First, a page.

lanclos at ucolick.org
Mon Aug 18 16:52:37 GMT 2008
Another Kyle wrote:
> However, I want to schedule the script to run, say every 15 minutes.
> That way if a file is put on the source side, the cript will pick it up
> and begin copying it. However, if the file is a few hundred MB, it might
> take longer than 15 minutes to copy it.
> In other words, I can't wait until the first run has completed the large
> copy to begin copying additional files.
If you can't copy a large file within a fifteen minute time span, you've
implied that you are working over a low-bandwidth link; if that's the case,
why would you want to start another rsync that would compete with the already
running rsync for bandwidth? Two rsync processes running over a single slow
uplink are not going to be any faster than two rsync processes running in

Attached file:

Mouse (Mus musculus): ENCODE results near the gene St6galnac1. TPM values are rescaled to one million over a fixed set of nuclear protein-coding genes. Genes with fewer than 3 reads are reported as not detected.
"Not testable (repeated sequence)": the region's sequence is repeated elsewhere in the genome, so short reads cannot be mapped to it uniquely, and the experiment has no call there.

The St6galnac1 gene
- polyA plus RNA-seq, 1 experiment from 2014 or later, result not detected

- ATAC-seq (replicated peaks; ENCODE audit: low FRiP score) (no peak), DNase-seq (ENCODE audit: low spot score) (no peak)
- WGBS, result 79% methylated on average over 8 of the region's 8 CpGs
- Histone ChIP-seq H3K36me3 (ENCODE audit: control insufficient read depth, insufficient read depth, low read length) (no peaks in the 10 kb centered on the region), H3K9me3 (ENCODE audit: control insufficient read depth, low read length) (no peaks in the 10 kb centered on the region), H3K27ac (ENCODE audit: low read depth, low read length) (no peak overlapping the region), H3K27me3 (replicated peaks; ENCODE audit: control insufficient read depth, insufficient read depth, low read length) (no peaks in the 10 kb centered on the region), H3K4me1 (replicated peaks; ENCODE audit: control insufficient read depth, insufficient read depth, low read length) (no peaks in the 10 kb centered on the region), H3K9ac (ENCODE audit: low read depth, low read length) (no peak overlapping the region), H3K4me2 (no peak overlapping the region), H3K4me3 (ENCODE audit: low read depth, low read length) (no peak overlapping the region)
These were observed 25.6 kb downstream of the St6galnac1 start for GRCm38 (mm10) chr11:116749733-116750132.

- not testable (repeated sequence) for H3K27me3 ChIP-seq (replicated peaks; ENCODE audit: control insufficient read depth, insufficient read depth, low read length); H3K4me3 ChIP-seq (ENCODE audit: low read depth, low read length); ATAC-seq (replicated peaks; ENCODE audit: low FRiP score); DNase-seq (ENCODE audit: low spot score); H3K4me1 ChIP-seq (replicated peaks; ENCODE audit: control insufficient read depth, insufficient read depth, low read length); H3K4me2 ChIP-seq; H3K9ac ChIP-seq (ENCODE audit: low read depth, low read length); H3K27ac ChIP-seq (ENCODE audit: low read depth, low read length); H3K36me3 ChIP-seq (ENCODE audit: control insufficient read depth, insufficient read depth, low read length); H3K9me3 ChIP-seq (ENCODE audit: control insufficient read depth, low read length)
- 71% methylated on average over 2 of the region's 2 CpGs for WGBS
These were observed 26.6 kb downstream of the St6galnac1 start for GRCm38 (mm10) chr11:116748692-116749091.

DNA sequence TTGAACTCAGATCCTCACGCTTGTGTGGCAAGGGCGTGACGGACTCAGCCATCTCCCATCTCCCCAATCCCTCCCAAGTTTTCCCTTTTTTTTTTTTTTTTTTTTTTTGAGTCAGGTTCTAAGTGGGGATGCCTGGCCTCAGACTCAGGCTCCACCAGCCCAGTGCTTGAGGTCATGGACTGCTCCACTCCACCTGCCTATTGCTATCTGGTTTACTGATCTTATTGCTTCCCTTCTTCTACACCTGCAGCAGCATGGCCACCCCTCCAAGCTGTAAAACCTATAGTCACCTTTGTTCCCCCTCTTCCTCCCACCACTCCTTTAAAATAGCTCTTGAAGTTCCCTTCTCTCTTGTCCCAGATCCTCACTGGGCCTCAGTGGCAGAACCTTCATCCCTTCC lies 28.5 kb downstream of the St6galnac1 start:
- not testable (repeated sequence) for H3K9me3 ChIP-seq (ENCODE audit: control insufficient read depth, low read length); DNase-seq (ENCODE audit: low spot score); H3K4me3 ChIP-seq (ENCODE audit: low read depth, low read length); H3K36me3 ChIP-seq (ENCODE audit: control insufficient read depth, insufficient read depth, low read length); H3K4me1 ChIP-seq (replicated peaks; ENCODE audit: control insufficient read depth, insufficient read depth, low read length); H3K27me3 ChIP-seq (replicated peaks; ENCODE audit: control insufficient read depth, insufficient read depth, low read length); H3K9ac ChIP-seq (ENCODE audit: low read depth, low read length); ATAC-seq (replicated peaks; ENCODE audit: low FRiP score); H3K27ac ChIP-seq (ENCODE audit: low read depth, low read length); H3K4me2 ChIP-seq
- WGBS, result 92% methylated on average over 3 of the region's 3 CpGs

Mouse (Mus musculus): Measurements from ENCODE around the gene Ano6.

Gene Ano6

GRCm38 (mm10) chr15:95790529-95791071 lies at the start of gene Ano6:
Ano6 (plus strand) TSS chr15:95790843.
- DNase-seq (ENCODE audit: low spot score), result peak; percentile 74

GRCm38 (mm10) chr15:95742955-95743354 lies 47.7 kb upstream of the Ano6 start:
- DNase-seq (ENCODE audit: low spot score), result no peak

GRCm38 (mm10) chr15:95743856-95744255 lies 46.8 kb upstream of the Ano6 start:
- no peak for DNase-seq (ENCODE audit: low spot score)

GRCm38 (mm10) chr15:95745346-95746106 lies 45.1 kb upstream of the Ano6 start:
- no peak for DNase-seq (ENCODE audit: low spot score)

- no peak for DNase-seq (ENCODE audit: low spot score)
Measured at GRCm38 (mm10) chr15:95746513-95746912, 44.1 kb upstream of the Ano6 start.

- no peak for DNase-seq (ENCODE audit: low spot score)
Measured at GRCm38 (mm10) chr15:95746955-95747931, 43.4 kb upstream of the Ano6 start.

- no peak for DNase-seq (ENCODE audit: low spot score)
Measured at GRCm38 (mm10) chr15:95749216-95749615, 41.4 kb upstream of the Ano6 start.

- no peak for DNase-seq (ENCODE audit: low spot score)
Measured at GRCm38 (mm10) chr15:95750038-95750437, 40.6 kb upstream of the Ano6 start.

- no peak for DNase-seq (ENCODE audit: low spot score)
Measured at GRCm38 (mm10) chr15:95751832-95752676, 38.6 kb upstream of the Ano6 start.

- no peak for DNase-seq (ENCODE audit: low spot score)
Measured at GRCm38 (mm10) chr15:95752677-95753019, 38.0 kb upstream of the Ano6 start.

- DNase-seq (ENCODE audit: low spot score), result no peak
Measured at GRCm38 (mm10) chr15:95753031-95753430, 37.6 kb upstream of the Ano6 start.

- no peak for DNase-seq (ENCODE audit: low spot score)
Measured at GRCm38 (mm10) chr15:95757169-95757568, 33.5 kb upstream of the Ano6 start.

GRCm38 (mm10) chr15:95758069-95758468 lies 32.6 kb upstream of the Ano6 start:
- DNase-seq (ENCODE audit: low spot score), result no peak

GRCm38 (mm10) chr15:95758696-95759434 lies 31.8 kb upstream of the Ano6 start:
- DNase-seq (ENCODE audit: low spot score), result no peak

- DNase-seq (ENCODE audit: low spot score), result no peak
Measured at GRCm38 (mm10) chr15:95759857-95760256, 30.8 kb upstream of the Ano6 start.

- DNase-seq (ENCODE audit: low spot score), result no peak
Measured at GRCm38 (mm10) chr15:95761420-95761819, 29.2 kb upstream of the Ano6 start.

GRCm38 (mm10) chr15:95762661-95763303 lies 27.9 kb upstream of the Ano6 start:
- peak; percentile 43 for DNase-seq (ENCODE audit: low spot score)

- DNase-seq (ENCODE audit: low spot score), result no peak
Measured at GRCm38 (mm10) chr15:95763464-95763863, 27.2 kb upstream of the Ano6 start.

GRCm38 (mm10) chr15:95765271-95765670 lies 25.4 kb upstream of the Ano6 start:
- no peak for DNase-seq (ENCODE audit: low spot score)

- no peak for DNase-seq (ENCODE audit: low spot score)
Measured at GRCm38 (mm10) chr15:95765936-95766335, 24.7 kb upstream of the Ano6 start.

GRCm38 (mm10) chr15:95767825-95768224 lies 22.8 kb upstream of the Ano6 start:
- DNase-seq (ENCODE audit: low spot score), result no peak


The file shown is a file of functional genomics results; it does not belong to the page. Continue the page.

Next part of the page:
series; if anything, the reverse is more likely to be true-- that two
or more (and, given what you've described, "more" sounds likely) rsync
processes running simultaneously are likely to be *slower* than running
rsync repeatedly in series.
This sounds more and more like my own situation, which again, I solved by
ensuring that only one rsync was running at any one time; I invoke the
wrapper script every sixty seconds, and it takes less than 20 seconds to
inspect the directory tree for changes and abort in the absence of files
that need to be transferred.
More information about the rsync